5:00 p.m. Still no train. The waiting room is now crowded with me, women and children in various positions of squatting, sitting and lying. Piles of baggage and groups of people sit for a few hundred yards in either direction along the tracks. Men go out in ones or twos to pray in the makeshift mosque. They stand and kneel in towards the qibla--three large stones, wind whipping their second-hand western clothes or flowing robes.

5:30 p.m. The sun is setting and its harshness has now changed to a benign warmth. With the wind it is becoming quite chilly in the shade. Conversation is a low rumble, with outbursts coming now and again. I wander out into the sand surrounding the station for a look around and fall into conversation with a young Mauritanian in French. He's named Salim and is going to Tchgish where he has been promised work for a few days. Normally he works in an auberge in either Chinguetti or in Nouadhibou. He invites me to stay at his family house in Tchgish for a few days before continuing on to Atar together. Made paranoid by State Department travel warnings I claim to be meeting friends in Atar who are waiting there for me.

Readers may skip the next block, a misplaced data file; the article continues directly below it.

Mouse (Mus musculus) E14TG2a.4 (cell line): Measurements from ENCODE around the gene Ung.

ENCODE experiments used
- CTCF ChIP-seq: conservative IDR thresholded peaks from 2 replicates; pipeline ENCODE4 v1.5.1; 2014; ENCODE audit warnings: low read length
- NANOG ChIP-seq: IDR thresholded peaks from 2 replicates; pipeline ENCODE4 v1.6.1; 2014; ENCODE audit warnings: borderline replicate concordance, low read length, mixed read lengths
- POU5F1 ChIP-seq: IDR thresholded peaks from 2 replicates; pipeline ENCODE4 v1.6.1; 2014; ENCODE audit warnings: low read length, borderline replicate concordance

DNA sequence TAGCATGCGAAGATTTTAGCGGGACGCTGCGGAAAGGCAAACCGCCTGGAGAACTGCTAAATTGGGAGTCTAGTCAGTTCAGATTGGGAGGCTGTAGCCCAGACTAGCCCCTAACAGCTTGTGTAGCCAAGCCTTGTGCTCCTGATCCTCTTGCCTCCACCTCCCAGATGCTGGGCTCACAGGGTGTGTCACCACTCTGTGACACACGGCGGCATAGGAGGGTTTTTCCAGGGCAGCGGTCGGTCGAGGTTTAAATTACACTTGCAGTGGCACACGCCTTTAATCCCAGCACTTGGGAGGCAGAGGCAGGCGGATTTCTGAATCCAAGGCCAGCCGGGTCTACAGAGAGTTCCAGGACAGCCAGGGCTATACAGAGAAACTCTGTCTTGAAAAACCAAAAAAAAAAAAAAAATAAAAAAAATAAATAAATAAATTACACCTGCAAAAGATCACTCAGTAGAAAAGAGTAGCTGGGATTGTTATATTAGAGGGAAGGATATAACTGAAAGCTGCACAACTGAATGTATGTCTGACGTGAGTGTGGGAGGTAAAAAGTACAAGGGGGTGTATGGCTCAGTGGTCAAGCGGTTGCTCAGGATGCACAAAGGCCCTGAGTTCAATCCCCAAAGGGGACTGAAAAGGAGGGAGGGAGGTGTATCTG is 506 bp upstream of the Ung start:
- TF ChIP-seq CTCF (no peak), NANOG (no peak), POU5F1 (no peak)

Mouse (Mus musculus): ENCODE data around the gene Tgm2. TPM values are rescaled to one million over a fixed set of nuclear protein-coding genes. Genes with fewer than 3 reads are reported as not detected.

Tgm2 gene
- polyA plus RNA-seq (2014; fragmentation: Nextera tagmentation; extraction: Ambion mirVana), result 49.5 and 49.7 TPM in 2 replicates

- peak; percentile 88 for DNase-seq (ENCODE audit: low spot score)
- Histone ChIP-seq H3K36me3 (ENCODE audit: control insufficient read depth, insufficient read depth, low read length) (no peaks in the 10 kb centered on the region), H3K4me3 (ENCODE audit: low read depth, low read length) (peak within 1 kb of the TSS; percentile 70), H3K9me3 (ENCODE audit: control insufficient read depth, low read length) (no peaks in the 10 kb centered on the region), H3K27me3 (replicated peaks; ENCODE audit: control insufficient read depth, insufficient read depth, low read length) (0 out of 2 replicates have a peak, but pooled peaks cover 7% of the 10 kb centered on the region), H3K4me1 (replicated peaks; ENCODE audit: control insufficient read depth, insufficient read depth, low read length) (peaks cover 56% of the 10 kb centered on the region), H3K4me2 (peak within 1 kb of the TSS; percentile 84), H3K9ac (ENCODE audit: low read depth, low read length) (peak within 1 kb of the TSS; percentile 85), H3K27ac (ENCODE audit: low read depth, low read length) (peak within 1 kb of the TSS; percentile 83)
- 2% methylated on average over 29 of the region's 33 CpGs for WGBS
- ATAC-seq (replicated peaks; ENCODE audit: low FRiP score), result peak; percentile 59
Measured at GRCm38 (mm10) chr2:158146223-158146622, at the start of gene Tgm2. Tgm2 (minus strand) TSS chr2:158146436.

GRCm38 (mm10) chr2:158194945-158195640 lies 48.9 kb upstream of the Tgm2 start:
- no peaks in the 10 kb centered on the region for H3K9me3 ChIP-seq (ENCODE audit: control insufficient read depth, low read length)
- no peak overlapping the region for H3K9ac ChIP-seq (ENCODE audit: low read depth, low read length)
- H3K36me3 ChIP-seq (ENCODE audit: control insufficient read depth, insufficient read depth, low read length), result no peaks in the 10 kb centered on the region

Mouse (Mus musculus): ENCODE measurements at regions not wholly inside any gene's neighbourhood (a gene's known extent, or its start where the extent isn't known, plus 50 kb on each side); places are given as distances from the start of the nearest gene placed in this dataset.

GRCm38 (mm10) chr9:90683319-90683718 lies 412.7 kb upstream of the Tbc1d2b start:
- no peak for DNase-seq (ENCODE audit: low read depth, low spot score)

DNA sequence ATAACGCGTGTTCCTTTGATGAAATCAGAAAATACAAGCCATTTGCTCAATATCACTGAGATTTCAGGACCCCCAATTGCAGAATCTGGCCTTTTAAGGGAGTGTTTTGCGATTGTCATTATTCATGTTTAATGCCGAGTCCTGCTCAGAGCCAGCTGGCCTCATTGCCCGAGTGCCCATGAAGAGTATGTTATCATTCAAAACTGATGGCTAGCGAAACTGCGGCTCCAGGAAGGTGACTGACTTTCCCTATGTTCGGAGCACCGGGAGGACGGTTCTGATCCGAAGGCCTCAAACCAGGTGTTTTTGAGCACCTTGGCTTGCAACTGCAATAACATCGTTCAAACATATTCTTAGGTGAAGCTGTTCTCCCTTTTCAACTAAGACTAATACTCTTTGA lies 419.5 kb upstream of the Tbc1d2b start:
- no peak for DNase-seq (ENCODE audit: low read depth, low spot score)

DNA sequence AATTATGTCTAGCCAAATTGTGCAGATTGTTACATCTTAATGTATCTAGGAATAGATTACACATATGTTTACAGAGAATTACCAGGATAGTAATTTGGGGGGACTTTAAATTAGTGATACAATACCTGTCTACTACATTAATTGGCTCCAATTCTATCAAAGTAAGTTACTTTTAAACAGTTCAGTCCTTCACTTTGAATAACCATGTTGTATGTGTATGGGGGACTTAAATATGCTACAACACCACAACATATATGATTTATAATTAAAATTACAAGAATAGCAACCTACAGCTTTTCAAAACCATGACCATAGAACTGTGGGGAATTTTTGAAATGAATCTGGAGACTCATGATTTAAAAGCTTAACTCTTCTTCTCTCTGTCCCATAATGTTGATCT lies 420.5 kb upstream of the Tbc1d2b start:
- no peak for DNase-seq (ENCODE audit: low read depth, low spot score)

7:00 p.m. Night has now fallen. The station is dark, lit only by the moonlight coming in form the open wall and the makeshift candle lanterns the the kiosk women have fashioned out of empty plastic water bottles. Another prayer session is being held, more sporadic and rag-tag this time. Salim comes into the station and finds me and we go out by the track where I am introduced to a Mauritanian matriarch (a friend of Salim's uncle) and her four female relatives of various ages who I am told will be traveling "dans le wagon" (in the open bucket car) to Choum like me. Salim and I squat in the sand by the track with the seated women, the wind blowing over us. The matriarch launches into a profusion of Hasaniya which I am unable to follow, my confusion at the barrage of questions being launched at me causes Salim to erupt into raucous peals of laughter. Piece by piece I am told that they will also be traveling to Atar, where they own a restaurant and I am invited to travel in a bush taxi with them from the train stop at Choum to Atar. Our conversation ends with me being forced to pronounce the matriarch's name (Leta) over and over accompanied by a chorus of laughter from everyone else at my attempts.